He recalls the legendary Hadley as a hard taskmaster, with a great sense of humor. “In his interiors, you always found something quirky, something imperfect, that made them so interesting,” Istomin says. “The thing I learned most from him is how to edit — what not to put in an interior.” When the firm closed in 1999, Istomin worked for several years for Parish-Hadley alumna Pamela Banker before returning to Moscow, where he opened his own practice in 2002. His first commission, a modest two-bedroom apartment, came through family contacts. Another, the Art Deco interiors of a private bank the following year, helped attract a larger clientele.
“He dreams big, and I love it. He elevates the European traditional sensibility to new heights.”
Asked about his most interesting project, he cites a 32,000-square-foot villa on which he worked in tandem with Nicky Haslam. The British designer oversaw the public rooms on the first floor, Istomin the private spaces above. “I admire Nicky very much,” says Istomin, who was particularly struck by Haslam’s decision to cover the walls of one sitting room with horizontal bands of fringe. “There were yards and yards of it,” he remembers. “It created this almost furry, hairy effect. I’ve never seen anything like it.” For his part, Istomin created an opulent scheme upstairs that included a dressing room with plaster palm trees on the walls inspired by the Eastern-accented architectural fantasia that is the Royal Pavilion in Brighton, England.
The whimsy evidenced in those palm trees is central to Istomin’s approach. “I hope I have this sense of fantasy,” he says. “That’s what true decorating is about. You don’t take it seriously. You play with your ideas.” He avows an overriding passion for objects and a particular obsession with chandeliers, although he is at a loss to explain why. He has a very deep knowledge of antiques and regularly conceives whole rooms around a single purchase. One dressing room, for example, was based on a set of 18 early-20th-century English plates. And a bathroom in the Geneva villa was inspired by a small sample of dusty-pink brocade from the 1920s or ’30s. Another constant in his work is a deft and extremely personal use of color. “I’m not a beige-room person. Maybe it’s because I have red hair, or used to,” quips Istomin, whose head is closely shaved.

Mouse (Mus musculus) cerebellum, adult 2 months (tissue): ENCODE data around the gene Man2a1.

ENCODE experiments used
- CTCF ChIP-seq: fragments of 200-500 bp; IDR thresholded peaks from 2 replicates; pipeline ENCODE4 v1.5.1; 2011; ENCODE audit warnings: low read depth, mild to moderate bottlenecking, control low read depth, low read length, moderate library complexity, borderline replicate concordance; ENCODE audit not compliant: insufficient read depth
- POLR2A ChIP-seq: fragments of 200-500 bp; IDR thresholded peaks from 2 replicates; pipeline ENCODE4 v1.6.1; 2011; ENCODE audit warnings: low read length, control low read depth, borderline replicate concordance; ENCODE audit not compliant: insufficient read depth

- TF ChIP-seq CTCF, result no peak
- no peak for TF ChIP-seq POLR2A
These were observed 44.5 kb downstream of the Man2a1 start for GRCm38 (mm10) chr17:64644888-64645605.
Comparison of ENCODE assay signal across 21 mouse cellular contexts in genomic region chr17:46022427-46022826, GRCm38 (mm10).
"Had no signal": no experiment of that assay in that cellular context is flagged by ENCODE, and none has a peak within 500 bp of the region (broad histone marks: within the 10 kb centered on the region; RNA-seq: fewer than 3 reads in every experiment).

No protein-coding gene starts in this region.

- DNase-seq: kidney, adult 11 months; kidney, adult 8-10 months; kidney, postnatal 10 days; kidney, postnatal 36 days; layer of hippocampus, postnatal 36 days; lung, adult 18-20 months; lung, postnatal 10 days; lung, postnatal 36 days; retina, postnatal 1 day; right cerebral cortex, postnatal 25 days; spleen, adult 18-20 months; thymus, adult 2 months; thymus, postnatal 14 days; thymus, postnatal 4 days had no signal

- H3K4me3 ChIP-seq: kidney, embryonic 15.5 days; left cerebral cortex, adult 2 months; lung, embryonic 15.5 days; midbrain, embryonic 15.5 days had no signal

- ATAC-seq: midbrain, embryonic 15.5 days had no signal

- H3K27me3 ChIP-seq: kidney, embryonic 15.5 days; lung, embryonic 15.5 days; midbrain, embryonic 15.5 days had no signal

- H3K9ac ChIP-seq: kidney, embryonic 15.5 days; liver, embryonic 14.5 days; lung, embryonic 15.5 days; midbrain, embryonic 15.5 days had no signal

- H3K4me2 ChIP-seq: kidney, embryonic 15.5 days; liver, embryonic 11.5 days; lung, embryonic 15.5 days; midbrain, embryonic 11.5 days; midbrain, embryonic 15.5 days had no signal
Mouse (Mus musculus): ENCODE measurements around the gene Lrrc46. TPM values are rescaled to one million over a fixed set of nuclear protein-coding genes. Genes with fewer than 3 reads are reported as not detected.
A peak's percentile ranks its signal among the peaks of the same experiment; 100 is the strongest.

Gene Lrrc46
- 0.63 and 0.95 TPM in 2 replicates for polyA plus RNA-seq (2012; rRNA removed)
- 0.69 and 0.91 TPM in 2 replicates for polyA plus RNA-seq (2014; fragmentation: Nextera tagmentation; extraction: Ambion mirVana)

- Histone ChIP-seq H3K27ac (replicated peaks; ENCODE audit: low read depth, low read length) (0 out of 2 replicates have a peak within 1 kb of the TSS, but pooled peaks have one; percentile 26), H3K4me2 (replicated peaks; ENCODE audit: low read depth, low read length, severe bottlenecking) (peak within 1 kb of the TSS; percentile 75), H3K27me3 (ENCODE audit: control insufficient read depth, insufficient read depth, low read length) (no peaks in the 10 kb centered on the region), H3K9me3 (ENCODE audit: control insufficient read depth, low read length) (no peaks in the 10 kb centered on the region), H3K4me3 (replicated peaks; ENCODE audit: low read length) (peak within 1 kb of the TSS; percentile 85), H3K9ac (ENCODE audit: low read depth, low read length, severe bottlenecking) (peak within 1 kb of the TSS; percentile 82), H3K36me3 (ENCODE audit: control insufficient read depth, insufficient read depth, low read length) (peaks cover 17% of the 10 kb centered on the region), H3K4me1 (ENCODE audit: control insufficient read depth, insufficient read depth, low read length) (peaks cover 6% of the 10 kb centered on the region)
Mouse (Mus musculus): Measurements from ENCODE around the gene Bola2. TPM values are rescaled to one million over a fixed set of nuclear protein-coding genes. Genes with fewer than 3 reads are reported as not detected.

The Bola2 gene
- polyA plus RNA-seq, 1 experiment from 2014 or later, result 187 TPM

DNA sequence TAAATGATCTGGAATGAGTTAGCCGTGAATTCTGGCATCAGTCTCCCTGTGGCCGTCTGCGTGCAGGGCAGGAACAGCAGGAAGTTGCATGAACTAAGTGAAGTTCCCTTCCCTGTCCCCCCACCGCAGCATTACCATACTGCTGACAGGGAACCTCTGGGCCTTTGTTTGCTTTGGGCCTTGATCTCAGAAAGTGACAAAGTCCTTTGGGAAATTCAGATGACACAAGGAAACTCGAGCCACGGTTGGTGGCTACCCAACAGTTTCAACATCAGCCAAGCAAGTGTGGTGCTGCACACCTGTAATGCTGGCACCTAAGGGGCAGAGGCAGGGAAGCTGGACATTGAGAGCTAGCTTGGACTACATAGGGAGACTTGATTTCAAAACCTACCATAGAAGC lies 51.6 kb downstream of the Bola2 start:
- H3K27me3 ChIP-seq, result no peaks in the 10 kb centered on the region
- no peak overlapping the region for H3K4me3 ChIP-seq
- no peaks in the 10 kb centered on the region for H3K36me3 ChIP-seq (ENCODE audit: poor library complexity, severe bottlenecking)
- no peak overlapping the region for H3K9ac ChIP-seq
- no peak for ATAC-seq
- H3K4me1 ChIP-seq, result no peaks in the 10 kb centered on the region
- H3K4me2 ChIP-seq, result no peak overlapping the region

While the opulence and jewel-like tones of Istomin’s interiors could be considered distinctly Russian, the influence of his time spent in the States is also present. He places great importance, for instance, on comfort and insists on all his upholstery being done in New York. “He’s the only man in Russia who can be called an ‘American Classical Style Specialist,’ ” asserts the editor in chief of AD Russia, Eugenia Mikulina. “Yet at the same time there is always a Russian twist. There’s no mistaking that we’re seeing his work, and only his.”
Istomin’s manners, on the other hand, are almost quintessentially British. “He’s always impeccably polite, a real gentleman,” Mikulina says. He also has a precise demeanor that recalls the English actor David Suchet’s depiction of Agatha Christie’s Belgian detective, Hercule Poirot.
Perhaps more than anything, Istomin is quite simply a man of the world. He is currently working on projects stretching from Kazakhstan to France; regularly visits his uncle, the Internet entrepreneur Yuri Milner, in California; and keeps an apartment in Manhattan. He also spends his summers at a house in Wainscott, in New York’s Hamptons, with his charming wife, Natalia, and their young twins.
If they ever decided to buy their own country home, Istomin says, it would be something a little unexpected. “A lot of people would be surprised, but I would commission or purchase a modernist house,” he says. “I really love the architecture of the 1950s and ’60s — Palm Springs, Rancho Mirage, Philip Johnson and his Glass House. It’s the total opposite of what I do. But I think it’s just so beautiful.”